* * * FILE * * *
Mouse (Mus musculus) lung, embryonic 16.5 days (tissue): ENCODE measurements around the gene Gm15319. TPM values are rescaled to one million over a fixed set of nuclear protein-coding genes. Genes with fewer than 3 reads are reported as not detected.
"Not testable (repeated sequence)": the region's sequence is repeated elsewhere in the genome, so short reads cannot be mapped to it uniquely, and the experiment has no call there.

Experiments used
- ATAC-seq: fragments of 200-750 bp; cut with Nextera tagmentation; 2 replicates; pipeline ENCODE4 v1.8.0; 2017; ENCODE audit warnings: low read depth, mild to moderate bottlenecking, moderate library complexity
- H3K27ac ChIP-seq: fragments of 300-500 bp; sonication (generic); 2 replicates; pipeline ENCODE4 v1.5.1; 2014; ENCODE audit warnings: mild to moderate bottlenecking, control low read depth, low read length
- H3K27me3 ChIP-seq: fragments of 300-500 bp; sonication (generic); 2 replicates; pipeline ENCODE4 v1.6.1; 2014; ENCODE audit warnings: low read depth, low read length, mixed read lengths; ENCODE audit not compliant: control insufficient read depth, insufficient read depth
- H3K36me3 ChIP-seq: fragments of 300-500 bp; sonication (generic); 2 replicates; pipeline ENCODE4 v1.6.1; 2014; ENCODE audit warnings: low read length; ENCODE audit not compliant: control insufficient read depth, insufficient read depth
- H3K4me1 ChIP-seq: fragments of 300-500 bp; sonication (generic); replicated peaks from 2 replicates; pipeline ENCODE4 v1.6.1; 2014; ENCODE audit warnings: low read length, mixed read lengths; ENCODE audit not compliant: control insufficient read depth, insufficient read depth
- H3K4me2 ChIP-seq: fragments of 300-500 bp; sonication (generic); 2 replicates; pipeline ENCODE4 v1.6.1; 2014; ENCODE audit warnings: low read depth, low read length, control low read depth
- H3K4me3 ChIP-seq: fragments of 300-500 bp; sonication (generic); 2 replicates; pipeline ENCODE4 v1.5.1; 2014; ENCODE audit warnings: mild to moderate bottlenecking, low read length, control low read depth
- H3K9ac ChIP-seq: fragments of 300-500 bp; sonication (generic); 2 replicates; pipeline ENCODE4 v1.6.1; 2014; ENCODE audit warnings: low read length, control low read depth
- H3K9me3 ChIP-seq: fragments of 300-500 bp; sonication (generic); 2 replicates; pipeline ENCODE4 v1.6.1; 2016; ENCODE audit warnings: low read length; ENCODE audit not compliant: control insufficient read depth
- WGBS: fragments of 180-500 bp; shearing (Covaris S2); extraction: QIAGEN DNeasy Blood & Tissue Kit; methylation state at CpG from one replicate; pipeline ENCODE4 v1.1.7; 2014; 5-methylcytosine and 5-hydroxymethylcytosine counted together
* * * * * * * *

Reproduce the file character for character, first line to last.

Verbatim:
Mouse (Mus musculus) lung, embryonic 16.5 days (tissue): ENCODE measurements around the gene Gm15319. TPM values are rescaled to one million over a fixed set of nuclear protein-coding genes. Genes with fewer than 3 reads are reported as not detected.
"Not testable (repeated sequence)": the region's sequence is repeated elsewhere in the genome, so short reads cannot be mapped to it uniquely, and the experiment has no call there.

Experiments used
- ATAC-seq: fragments of 200-750 bp; cut with Nextera tagmentation; 2 replicates; pipeline ENCODE4 v1.8.0; 2017; ENCODE audit warnings: low read depth, mild to moderate bottlenecking, moderate library complexity
- H3K27ac ChIP-seq: fragments of 300-500 bp; sonication (generic); 2 replicates; pipeline ENCODE4 v1.5.1; 2014; ENCODE audit warnings: mild to moderate bottlenecking, control low read depth, low read length
- H3K27me3 ChIP-seq: fragments of 300-500 bp; sonication (generic); 2 replicates; pipeline ENCODE4 v1.6.1; 2014; ENCODE audit warnings: low read depth, low read length, mixed read lengths; ENCODE audit not compliant: control insufficient read depth, insufficient read depth
- H3K36me3 ChIP-seq: fragments of 300-500 bp; sonication (generic); 2 replicates; pipeline ENCODE4 v1.6.1; 2014; ENCODE audit warnings: low read length; ENCODE audit not compliant: control insufficient read depth, insufficient read depth
- H3K4me1 ChIP-seq: fragments of 300-500 bp; sonication (generic); replicated peaks from 2 replicates; pipeline ENCODE4 v1.6.1; 2014; ENCODE audit warnings: low read length, mixed read lengths; ENCODE audit not compliant: control insufficient read depth, insufficient read depth
- H3K4me2 ChIP-seq: fragments of 300-500 bp; sonication (generic); 2 replicates; pipeline ENCODE4 v1.6.1; 2014; ENCODE audit warnings: low read depth, low read length, control low read depth
- H3K4me3 ChIP-seq: fragments of 300-500 bp; sonication (generic); 2 replicates; pipeline ENCODE4 v1.5.1; 2014; ENCODE audit warnings: mild to moderate bottlenecking, low read length, control low read depth
- H3K9ac ChIP-seq: fragments of 300-500 bp; sonication (generic); 2 replicates; pipeline ENCODE4 v1.6.1; 2014; ENCODE audit warnings: low read length, control low read depth
- H3K9me3 ChIP-seq: fragments of 300-500 bp; sonication (generic); 2 replicates; pipeline ENCODE4 v1.6.1; 2016; ENCODE audit warnings: low read length; ENCODE audit not compliant: control insufficient read depth
- WGBS: fragments of 180-500 bp; shearing (Covaris S2); extraction: QIAGEN DNeasy Blood & Tissue Kit; methylation state at CpG from one replicate; pipeline ENCODE4 v1.1.7; 2014; 5-methylcytosine and 5-hydroxymethylcytosine counted together